Your Pregnancy: Week 22
Are you having short periods of light-headedness? Feeling dizzy when you stand up? Don’t panic – this is normal. If you stand or sit for a long period, your blood isn’t able to move through your system as quickly as it used to. Try sitting with your legs propped up to help with circulation. This way, when you do stand up, your circulation has a head start.
You also might be noticing that your hair is thicker and your nails stronger – after all, non-pregnant women have been known to take prenatal vitamins to mimic the beauty-enhancing effects of pregnancy hormones. Eyebrow hair that grows back in a day and chin hairs sprouting? These are the less desirable side effects. To get rid of unwanted hair, you can safely tweeze, wax and shave, but bleaches and depilatories are not suitable because their chemicals can be absorbed into the skin.
- Test your carbon monoxide and smoke detectors before you forget!
- If you now know the sex of your baby, go over the baby name list once again with your partner. If you’re keeping the sex a secret until the big day, reassess both boy and girl names once again. This time, add in middle name options as well.
- If you’re planning on returning to work, look into childcare options. You want to find the most suitable place, but many places have waiting lists.
- Find a non-DEET insect repellent (like this one from Burt’s Bees) if heading outdoors. Studies show that pregnant women are twice as likely to attract mosquitoes.
During this week, your baby’s skin will make the transformation from being translucent to opaque but will still look red until enough fat builds under the skin layers. The skin will also be very wrinkly under the thick coating of vernix until the fat fills it out.
Advice from Dr. Shari E. Brasner
Dizziness is a fairly common sensation during the second trimester, and is most likely caused by nothing more than the fact that your blood pressure has dropped and that you’re prone to a sudden drop when you change position quickly, as when you jump out of bed. Try to make movements slower and more deliberate. Standing still for a long period of time can also be a trigger, like a long line at the bank or a crowded subway train.”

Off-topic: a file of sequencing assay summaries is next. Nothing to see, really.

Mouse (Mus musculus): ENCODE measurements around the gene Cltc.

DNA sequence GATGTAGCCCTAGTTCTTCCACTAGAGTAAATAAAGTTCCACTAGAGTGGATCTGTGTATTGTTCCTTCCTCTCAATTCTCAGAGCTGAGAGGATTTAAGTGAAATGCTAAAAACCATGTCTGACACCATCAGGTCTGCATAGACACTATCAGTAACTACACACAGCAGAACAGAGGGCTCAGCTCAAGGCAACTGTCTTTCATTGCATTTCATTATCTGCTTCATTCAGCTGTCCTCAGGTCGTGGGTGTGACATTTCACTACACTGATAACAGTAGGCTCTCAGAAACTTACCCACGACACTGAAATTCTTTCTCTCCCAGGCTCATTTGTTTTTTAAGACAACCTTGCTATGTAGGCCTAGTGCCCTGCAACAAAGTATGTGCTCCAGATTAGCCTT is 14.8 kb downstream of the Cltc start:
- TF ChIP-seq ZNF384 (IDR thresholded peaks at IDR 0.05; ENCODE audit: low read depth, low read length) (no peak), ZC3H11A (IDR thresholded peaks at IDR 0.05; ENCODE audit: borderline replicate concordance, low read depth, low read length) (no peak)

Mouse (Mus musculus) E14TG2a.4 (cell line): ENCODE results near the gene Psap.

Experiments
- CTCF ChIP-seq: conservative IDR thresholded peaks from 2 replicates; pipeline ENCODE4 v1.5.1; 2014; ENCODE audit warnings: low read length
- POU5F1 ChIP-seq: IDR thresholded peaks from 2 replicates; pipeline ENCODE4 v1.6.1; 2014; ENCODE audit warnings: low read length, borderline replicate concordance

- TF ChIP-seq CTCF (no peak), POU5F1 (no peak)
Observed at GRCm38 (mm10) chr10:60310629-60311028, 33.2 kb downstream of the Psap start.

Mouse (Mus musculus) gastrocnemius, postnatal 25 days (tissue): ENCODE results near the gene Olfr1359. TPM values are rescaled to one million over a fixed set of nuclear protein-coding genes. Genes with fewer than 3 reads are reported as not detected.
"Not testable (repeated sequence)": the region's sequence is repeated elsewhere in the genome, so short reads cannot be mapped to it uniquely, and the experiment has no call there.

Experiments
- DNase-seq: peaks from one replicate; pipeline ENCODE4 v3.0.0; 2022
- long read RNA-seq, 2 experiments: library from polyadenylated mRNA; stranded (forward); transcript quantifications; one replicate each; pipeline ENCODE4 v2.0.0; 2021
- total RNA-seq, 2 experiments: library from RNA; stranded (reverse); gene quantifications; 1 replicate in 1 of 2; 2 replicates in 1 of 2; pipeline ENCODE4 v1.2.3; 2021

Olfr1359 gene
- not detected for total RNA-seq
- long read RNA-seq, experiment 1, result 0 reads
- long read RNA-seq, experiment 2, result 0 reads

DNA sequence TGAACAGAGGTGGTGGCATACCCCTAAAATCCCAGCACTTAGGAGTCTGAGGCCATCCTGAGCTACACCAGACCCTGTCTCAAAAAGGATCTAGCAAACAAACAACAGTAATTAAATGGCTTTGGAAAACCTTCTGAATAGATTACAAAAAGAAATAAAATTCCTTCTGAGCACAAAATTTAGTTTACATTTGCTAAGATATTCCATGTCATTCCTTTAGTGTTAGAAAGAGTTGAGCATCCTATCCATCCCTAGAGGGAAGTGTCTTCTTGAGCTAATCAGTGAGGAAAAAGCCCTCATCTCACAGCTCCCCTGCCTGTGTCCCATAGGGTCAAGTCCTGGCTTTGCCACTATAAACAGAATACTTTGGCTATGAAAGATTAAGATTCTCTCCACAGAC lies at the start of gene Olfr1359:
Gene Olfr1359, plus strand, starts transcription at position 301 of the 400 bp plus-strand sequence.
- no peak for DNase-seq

Babble recommends Dr. Brasner’s pregnancy book, Advice from a Pregnant Obstetrician.
Mom-To-Mom Advice: The Pregnant Subconscious
At some point in pregnancy, you will probably start to notice that your dreams are getting weird. You may in fact be dreaming more or you may just be remembering more of your dreams than usual. Changes in your sleep cycle are the cause, but many people think the vivid dreams of pregnancy serve a very important purpose. As your body grows and changes, your dreams help your mind expand as well, preparing for the experience of parenthood.
You may be wondering just how imagining yourself scuba diving with your junior prom date while accidentally drunk might help you become a better mother, but there is a connection. Dreams in pregnancy help us reconcile our hopes and fears, using symbols that may seem bizarre at first glance, but often make more sense when examined. (You’re diving into an alien world, which demands a lot of focus and responsibility…)
Dreams are often nonsensical, but some pregnancy dreams are disturbing because they seem so unusually realistic. It’s common, for example, to dream of being blissfully happy with a different partner. Exes are known for making appearances, but your dream lover could also be someone you hardly know or someone you’d never be attracted to, or even a family member. Dreams like these can be understandably upsetting, but it’s important to realize that they are symbols, not signs to be taken literally. Chances are you aren’t dreaming of being with someone else because you want to be but because you and your real life partner have taken such a monumental step together, and your brain is processing this.
Another common dream subject is loss of control. Sometimes there’s a baby in the picture, sometimes not. Driving dreams are common. Past irresponsible behaviors can come back to haunt you in a new, scary context. Again, these dreams do not indicate anything about your future as a parent, except that being a good parent is obviously very important to you. Working out the things you are afraid of (on or under the surface) is a way of building your confidence going forward. There can also be fear dreams about the baby, such as giving birth to animals or monsters, or more realistic dreams about scary things happening to children. These are another kind of anxiety dream, recognizing that we do not have total control over the outcome of our pregnancies and our children’s eventual health and safety.
Don’t be surprised if your dreams are surprisingly sexually explicit. Hormones and increased blood flow can inspire your subconscious to go down some interesting roads. Some women even have orgasmic dreams during pregnancy.
Keeping a dream journal can help you work out what your dreams might be telling you about your subconscious. It might even be fun to read them with your kid later on, with a little editing!
Babble recommends From the Hips, by Rebecca Odes and Ceridwen Morris.
Read more about Week 22 at BabyZone’s Pregnancy Guide!